I think he has made some strides over the past couple of weeks, but other guys have made strides, too. Some guys have made some real strides on special teams. That's the first place where he's impacted. I've definitely seen some continued progress there and I expect it to keep getting better. However, the decision has to come down to how many plays you are going to play on Sunday, how you can impact teams and where your role is on defense.

On if the adjustment to playing special teams is difficult for Gholston…

It's definitely the first priority. It is a hard adjustment. Who I always like to point to is Brad Smith. Here's a guy who played quarterback, never covered, and I don't even know if he got close to a kickoff team. He comes out the first time we put him out there, he finds ways to make plays.

Anytime that we talk about a skill-position player, one of the coaches will say, "Well, he hasn't done it, he's never done this stuff." I just point to Brad Smith. He never did it either, but he does it really well. You just have to find a way to carve out that role if you want to go to the game.

On Giants coach Tom Coughlin doing jumping jacks during his Wednesday news conference...

Tom stole my routine for today [smiles]. I had some Jumping Jacks lined up. We work together on that stuff. He and I in the off-season will spend a good week at his cabin, just going through routines. We have a couple things that we're working on and some skits for "Saturday Night Live" if we ever get asked. I want to keep those under wraps for now [laughter].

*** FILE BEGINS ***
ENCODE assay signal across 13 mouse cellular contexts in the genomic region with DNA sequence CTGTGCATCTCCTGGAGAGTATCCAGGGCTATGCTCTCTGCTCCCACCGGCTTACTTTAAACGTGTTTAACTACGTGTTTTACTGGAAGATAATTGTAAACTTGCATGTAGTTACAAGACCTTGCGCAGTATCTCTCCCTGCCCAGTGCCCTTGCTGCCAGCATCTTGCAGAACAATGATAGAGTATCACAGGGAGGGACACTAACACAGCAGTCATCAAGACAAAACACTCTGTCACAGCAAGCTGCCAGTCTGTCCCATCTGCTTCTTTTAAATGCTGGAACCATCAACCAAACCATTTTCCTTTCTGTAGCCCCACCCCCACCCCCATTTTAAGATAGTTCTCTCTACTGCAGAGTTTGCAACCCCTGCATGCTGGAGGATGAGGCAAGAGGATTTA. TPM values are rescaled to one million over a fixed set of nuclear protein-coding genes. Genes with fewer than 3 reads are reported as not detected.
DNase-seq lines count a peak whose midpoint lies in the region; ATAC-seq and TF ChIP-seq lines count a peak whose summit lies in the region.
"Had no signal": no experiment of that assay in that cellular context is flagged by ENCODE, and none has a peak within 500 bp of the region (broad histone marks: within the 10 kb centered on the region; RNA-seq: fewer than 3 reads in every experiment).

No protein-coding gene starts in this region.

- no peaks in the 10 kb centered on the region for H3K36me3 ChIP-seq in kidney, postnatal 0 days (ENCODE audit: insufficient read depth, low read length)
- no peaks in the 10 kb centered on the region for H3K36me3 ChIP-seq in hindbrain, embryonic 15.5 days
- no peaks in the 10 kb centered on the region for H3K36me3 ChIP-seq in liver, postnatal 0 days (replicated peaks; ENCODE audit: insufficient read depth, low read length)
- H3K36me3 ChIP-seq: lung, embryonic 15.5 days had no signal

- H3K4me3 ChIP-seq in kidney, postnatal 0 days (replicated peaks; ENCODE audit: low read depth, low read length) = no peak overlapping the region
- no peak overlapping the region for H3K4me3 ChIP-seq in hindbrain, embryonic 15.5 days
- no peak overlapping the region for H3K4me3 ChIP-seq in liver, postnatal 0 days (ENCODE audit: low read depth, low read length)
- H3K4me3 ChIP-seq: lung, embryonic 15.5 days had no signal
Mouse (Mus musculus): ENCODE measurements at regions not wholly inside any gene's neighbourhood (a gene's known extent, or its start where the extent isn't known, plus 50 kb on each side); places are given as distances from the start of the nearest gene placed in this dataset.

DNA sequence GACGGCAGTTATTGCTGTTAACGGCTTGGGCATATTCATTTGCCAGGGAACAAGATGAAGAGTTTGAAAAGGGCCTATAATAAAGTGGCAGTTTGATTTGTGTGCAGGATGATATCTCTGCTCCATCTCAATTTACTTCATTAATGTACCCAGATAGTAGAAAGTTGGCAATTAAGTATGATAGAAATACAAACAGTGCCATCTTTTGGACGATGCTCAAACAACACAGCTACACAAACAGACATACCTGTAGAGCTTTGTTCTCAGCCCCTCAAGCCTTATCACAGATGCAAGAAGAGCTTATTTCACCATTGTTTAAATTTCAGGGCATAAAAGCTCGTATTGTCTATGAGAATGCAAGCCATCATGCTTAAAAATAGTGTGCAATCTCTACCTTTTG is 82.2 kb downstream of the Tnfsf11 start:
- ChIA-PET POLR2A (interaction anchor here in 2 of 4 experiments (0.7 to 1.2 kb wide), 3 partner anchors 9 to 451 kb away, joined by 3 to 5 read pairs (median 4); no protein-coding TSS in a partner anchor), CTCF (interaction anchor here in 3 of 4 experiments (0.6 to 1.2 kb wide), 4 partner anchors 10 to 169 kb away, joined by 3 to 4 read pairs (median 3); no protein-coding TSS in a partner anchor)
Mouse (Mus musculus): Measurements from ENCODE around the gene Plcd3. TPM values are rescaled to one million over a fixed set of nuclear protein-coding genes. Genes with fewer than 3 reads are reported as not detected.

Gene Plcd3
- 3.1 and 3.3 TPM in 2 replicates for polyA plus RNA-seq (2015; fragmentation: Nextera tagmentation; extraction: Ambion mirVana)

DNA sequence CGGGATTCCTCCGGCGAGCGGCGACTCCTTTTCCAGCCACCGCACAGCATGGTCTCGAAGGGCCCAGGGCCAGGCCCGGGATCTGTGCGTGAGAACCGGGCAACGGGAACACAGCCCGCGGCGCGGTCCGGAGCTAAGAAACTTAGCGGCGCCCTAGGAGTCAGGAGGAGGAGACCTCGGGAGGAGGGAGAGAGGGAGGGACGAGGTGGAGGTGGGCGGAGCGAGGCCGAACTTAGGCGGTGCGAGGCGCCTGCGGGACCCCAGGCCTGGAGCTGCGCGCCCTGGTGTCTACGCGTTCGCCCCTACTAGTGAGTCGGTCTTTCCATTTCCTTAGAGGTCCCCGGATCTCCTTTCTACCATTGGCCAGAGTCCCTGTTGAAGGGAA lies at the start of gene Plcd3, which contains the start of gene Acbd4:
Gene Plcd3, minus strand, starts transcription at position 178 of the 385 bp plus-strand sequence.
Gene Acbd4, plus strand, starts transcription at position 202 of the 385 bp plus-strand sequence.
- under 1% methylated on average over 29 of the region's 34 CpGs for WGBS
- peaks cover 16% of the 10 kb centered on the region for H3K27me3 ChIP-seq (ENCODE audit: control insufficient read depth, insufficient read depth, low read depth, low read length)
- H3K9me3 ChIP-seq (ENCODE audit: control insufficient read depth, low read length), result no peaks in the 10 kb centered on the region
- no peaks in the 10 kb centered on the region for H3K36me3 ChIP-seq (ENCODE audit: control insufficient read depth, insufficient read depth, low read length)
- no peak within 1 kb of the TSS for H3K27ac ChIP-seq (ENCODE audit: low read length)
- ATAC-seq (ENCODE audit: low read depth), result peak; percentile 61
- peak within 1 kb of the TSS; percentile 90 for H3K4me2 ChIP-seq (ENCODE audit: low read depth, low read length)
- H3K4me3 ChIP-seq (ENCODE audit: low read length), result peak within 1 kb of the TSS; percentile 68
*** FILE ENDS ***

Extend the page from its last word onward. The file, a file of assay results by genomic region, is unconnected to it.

I don't think there was anything necessarily different about yesterday, in terms of the message to the team or the approach. It really, in the overused phrase, "it is what it is," the sense of urgency. You still have to be able to work, you still have to be able to enjoy the process, and you still have to bring the same energy to practice. That stuff doesn't change and it should never change. You should be able to come in and have a good time with the guys that you work with and enjoy that as part of the experience, but get all of your work done and be focused and take care of that aspect. Brett is great at that. Brett personifies that.

On a comparison of this season to making the playoffs in 2006…

I've looked at my notes from that time period. A lot of the same things that we're facing now were the things we were facing then — the need to be able to capitalize on these late games. There are more than a few similarities between those things.

The external perception is different, but internally the issues that we're facing as a team and the things that we had to get done, the emphasis points, those have really been the same. Throughout different playoff runs in New England and when I was here with the Jets in 1998, and Cleveland back in 1994, I remember the issues that we were facing at those periods. There's carryover there as well. I had a different role, obviously, outside looking in.

On lucky breaks during playoff runs…

Sometimes the football gods smile on you, and you don't analyze it, you say thank you. The other thing is — and I really believe this — you constantly are generating your own luck. You understand what their "gotta-have-it" play is. You understand the path that you have to take.

We could have just as easily run that play and Abe [Elam] takes a different angle, or BT [Bryan Thomas] doesn't hit the fullback on his way out. If any of those things don't happen, now [J.P.] Losman is either able to hit that guy in the flat or Abe doesn't quite get the sack or Abe doesn't have the awareness of where the football is. That one play could be radically different.

I've been part of a lot of those plays where you scratch your head a little bit, but if you're on the plus side of them you say thank you, and if you're not, you try to figure out who you upset in terms of the football gods.